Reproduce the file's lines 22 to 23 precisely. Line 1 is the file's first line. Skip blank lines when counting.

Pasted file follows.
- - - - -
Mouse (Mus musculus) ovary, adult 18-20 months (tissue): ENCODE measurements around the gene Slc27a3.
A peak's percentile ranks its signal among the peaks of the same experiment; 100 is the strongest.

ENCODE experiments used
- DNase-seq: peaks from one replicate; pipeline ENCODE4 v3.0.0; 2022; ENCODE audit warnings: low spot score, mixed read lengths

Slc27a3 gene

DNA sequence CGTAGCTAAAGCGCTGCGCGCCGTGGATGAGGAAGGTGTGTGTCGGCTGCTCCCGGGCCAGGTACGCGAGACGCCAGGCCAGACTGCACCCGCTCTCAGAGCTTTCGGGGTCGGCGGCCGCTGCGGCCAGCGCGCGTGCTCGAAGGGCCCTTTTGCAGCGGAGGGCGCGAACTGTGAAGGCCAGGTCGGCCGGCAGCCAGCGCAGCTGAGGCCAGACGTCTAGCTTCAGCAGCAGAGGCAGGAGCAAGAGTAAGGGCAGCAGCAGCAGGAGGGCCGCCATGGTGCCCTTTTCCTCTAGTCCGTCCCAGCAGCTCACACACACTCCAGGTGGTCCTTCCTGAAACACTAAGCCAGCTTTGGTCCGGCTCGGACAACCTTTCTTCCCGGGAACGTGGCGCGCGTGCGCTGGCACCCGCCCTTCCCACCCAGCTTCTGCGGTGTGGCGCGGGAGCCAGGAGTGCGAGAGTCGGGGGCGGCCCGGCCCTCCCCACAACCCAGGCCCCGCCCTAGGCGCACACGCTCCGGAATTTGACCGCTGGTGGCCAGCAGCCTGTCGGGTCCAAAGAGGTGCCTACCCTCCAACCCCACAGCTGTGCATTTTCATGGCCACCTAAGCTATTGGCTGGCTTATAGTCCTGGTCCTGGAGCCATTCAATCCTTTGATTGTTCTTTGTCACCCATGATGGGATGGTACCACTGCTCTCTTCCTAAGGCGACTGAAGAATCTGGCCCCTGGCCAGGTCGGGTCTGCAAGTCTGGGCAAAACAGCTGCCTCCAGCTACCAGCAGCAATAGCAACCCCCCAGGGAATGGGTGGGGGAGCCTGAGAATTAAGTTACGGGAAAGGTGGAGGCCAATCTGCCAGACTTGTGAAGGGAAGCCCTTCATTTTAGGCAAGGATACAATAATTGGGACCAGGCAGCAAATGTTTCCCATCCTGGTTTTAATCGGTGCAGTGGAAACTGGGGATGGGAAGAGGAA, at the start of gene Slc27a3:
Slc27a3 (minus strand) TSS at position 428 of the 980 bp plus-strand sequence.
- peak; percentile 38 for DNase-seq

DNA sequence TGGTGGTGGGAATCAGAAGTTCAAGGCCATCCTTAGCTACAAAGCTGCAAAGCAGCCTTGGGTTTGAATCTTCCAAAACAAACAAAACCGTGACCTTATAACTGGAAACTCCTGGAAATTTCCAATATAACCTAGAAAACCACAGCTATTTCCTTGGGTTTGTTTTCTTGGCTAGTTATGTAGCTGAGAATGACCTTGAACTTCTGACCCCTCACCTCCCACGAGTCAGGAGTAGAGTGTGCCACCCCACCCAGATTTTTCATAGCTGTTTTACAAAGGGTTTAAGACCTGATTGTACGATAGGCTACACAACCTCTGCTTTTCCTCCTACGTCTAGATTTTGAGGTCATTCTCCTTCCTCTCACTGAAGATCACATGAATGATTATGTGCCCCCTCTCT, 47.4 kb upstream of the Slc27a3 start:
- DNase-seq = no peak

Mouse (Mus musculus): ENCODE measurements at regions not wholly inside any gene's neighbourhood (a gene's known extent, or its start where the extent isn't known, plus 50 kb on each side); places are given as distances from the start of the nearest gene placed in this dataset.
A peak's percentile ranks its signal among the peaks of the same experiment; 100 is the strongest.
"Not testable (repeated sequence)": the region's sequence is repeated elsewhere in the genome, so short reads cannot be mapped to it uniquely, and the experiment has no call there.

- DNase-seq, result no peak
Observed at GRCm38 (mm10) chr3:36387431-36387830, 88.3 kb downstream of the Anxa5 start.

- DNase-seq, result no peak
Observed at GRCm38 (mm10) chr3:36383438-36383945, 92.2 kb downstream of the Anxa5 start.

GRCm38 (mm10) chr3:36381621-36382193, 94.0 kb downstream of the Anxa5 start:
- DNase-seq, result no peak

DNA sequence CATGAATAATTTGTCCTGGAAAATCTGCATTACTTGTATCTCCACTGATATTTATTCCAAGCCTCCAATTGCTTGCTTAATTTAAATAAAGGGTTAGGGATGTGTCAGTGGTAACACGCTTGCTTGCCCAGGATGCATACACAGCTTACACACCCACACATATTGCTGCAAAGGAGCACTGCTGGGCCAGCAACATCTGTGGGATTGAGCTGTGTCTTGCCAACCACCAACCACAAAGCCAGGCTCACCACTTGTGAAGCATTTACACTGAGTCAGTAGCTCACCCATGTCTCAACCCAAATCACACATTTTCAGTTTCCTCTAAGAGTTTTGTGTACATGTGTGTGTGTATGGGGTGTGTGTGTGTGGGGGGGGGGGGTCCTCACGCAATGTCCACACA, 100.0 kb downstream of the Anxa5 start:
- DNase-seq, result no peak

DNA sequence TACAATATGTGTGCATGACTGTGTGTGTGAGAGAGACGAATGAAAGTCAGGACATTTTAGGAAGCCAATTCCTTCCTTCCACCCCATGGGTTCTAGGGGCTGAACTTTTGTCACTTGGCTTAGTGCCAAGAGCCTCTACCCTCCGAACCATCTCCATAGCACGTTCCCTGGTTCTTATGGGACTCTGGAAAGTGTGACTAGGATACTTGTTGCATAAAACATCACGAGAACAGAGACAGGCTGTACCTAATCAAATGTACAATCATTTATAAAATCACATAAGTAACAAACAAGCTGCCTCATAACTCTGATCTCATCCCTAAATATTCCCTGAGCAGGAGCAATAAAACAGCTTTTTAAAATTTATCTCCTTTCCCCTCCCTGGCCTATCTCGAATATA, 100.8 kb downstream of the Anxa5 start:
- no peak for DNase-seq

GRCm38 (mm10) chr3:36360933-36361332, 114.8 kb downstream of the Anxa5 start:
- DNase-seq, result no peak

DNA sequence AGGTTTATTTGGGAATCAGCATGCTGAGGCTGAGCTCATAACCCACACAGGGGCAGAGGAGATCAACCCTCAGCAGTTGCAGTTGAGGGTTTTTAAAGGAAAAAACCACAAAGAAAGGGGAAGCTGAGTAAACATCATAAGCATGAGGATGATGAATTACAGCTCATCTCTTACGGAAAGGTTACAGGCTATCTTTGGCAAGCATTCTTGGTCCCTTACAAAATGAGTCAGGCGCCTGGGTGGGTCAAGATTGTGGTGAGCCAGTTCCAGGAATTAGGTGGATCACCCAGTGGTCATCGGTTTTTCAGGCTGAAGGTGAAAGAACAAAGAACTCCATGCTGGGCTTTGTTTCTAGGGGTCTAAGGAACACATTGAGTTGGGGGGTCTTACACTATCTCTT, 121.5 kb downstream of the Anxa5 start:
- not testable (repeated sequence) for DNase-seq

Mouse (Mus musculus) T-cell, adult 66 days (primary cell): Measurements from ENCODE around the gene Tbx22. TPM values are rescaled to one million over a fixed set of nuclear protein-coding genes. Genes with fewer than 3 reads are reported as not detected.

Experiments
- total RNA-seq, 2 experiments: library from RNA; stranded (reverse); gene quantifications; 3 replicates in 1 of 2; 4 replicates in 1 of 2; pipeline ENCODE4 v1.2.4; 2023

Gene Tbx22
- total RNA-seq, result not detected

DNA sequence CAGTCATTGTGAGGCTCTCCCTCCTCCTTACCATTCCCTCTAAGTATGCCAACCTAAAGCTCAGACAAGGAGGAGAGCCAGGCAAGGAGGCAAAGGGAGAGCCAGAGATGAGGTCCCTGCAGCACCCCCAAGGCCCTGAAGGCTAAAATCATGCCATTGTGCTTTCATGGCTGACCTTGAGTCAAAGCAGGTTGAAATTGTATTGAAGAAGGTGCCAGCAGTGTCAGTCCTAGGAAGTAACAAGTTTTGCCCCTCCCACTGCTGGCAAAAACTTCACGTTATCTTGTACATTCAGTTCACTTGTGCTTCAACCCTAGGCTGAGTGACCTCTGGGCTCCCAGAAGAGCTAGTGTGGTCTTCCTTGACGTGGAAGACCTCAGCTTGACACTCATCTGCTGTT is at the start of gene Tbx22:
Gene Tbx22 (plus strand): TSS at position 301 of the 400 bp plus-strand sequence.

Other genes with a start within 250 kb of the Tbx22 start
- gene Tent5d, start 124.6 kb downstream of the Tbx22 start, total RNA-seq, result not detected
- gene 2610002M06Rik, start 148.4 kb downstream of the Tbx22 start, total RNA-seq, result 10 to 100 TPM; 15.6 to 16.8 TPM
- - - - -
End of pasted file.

DNA sequence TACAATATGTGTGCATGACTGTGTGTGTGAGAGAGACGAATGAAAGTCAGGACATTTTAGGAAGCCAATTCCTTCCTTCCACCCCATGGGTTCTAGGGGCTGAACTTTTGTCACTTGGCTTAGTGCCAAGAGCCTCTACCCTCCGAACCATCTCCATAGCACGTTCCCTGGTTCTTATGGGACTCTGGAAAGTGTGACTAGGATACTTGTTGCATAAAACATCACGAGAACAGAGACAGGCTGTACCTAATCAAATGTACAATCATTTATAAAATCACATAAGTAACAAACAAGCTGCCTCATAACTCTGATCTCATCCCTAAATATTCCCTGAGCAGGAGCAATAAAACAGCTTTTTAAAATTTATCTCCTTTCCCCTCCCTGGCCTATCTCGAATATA, 100.8 kb downstream of the Anxa5 start:
- no peak for DNase-seq